Think of the longest standing superhero-villain rivalry you can. You most likely come up with something like Batman and the Joker, or Superman versus Lex Luther. What if those arch nemeses changed their minds and decided to work together towards a common goal? Seems unlikely, but this tale is all too real when it comes to recent developments between two of today’s most entrenched enemies – fossil fueled utilities and renewable energy developers.
A recent piece from Utility Dive speculates that when it comes to our energy future, working together to both advance renewables and decrease greenhouse gas pollution is in the cards for not only independent power providers, but also corporations, non-profits, and utilities. The history of these entities being pitted against each other is being wiped away by an organization that has a much larger vision of how energy and sustainability will go down in the future. And, the best part is, that all stakeholders involved will win under this new platform.
The Corporate Renewables Partnership (CRP) is the revolutionary group that has brought together over 30 corporations and four NGO’s (BSR, WWF, WRI, and RMI) to develop tools that make access to purchasing renewable power easier, more streamlined, and most importantly, more cooperative.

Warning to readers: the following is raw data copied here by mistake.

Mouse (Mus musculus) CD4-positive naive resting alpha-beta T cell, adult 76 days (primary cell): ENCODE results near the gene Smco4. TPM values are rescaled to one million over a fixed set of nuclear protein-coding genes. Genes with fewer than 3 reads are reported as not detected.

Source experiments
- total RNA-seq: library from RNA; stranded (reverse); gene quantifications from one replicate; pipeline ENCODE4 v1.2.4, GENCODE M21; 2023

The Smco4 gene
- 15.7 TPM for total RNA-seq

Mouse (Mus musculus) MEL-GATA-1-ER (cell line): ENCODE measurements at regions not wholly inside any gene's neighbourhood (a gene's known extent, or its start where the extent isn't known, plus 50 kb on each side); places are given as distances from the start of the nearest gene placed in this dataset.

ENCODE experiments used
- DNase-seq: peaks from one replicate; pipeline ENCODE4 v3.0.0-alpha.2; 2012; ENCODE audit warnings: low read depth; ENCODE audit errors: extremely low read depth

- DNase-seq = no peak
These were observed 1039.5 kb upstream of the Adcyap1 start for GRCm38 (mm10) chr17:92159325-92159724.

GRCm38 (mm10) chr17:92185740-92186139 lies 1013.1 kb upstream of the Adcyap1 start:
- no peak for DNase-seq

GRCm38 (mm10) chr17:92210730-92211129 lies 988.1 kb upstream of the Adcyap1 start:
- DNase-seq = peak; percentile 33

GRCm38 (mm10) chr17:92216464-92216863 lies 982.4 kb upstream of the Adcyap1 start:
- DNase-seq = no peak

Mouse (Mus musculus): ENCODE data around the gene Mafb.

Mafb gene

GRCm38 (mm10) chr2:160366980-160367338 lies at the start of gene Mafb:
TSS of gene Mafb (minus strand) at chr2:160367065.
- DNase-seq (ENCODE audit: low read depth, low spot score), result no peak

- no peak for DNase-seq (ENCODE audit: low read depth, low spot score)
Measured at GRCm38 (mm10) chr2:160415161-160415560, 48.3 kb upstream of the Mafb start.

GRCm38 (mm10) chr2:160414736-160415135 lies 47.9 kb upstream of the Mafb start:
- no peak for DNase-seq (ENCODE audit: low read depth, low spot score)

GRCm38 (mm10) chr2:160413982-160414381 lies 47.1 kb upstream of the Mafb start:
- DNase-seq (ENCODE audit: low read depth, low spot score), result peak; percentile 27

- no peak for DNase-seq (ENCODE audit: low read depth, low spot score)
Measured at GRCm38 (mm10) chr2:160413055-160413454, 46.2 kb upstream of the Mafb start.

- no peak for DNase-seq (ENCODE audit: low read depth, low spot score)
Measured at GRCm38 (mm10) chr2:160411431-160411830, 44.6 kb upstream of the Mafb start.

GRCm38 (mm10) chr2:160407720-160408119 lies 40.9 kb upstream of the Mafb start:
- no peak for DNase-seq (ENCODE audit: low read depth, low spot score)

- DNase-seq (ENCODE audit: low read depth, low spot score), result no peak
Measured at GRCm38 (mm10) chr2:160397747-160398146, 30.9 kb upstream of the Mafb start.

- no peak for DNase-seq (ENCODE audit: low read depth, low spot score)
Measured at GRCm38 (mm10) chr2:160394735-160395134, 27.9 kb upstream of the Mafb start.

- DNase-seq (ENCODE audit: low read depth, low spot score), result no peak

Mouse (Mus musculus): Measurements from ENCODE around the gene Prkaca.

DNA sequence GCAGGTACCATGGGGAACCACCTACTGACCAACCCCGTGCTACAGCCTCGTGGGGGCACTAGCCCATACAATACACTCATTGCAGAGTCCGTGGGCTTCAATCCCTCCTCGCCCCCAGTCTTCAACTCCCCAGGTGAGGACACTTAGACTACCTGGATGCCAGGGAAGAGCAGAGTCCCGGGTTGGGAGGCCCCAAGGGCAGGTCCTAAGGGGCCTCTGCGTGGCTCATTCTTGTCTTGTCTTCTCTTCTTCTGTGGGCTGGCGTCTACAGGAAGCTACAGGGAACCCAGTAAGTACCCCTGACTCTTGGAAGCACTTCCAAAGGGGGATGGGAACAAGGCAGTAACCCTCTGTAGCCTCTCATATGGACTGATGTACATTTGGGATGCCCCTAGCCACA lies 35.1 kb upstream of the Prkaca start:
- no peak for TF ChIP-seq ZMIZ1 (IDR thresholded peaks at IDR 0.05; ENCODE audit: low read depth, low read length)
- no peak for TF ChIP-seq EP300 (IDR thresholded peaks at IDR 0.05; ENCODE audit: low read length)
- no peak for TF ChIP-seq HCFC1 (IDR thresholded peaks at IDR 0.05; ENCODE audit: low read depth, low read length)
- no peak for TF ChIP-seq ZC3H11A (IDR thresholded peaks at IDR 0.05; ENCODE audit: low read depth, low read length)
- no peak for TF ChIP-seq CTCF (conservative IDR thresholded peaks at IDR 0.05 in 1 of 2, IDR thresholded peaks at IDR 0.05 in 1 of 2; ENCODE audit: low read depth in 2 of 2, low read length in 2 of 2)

The intended purpose of bringing together these entities is to create a platform that all parties can agree with. Using tools formulated by the CRP, like the 6 Buyer’s Principles and the Business Renewables Center, energy developers will be better able to anticipate the needs of corporate buyers. Likewise, corporate buyers will have access to the choice and information they desire to get connected with the right renewable energy projects.
While the idea of bringing policy and capital together may seem as big of a feat as getting Spiderman and the Green Goblin to go to lunch, the truth is that the future of our energy portfolio can no longer bear the contention. A healthy dose of competition, with mutual goals aligned, will make renewable energy more accessible and will open up new opportunities for corporations, utilities, developers, and the entire renewable energy supply chain as a whole.